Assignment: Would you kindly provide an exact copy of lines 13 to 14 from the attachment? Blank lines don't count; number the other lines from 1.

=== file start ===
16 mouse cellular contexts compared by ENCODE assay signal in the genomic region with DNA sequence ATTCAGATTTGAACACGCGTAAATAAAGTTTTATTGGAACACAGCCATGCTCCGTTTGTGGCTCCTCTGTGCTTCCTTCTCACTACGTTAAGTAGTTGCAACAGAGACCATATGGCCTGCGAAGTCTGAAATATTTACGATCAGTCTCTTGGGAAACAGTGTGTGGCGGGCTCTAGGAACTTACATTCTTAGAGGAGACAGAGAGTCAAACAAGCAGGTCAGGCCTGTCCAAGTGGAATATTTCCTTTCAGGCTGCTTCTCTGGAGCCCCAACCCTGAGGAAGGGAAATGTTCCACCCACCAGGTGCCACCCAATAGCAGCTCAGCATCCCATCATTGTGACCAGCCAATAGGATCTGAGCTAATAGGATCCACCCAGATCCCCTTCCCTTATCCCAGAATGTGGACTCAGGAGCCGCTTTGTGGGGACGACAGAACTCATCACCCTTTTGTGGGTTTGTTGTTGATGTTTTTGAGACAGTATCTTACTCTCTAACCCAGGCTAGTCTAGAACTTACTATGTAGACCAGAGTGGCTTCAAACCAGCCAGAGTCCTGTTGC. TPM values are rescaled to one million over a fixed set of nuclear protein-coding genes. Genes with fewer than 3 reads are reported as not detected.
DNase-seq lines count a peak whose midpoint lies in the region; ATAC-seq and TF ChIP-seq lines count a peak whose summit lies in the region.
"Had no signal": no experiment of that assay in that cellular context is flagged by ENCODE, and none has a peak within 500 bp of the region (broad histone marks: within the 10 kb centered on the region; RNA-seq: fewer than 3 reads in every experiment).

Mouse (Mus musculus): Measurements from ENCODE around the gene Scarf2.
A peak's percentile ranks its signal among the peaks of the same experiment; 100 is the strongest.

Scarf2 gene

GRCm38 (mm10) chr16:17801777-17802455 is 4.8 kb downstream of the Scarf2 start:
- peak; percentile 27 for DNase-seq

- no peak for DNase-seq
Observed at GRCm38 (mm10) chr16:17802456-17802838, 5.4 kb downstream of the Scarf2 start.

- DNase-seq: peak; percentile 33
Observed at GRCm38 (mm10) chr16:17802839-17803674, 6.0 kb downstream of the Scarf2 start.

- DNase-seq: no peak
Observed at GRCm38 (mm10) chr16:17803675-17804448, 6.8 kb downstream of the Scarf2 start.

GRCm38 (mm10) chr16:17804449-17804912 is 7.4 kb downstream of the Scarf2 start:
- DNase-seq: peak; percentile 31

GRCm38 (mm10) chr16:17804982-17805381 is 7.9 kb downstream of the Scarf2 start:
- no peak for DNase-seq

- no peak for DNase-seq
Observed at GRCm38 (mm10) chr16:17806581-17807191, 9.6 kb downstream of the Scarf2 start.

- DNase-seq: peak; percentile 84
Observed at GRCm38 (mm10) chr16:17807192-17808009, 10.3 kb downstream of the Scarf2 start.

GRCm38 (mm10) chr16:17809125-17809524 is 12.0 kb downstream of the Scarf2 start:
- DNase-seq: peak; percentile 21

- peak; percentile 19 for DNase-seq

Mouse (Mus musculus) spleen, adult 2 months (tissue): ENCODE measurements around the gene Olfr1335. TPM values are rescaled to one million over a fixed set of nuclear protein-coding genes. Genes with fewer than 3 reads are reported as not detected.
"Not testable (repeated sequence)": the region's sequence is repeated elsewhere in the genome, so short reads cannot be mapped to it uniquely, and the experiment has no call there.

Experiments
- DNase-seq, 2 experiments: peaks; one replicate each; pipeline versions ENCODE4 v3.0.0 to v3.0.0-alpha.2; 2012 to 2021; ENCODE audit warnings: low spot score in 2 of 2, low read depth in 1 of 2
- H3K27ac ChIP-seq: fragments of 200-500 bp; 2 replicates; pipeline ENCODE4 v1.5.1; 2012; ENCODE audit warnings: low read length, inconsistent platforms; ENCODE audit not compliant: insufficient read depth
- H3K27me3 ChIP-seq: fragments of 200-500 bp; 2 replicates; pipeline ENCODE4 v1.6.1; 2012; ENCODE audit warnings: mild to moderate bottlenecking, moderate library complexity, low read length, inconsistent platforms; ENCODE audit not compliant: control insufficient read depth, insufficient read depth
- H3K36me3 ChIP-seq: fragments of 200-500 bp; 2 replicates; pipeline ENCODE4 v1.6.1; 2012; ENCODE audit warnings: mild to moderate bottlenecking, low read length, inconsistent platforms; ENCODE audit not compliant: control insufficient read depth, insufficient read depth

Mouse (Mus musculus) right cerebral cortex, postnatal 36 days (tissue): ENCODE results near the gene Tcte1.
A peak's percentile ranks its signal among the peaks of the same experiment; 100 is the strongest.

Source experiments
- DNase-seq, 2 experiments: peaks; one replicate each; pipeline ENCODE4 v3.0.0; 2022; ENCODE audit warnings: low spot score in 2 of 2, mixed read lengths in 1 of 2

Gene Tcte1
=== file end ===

- DNase-seq: no peak
Observed at GRCm38 (mm10) chr16:17803675-17804448, 6.8 kb downstream of the Scarf2 start.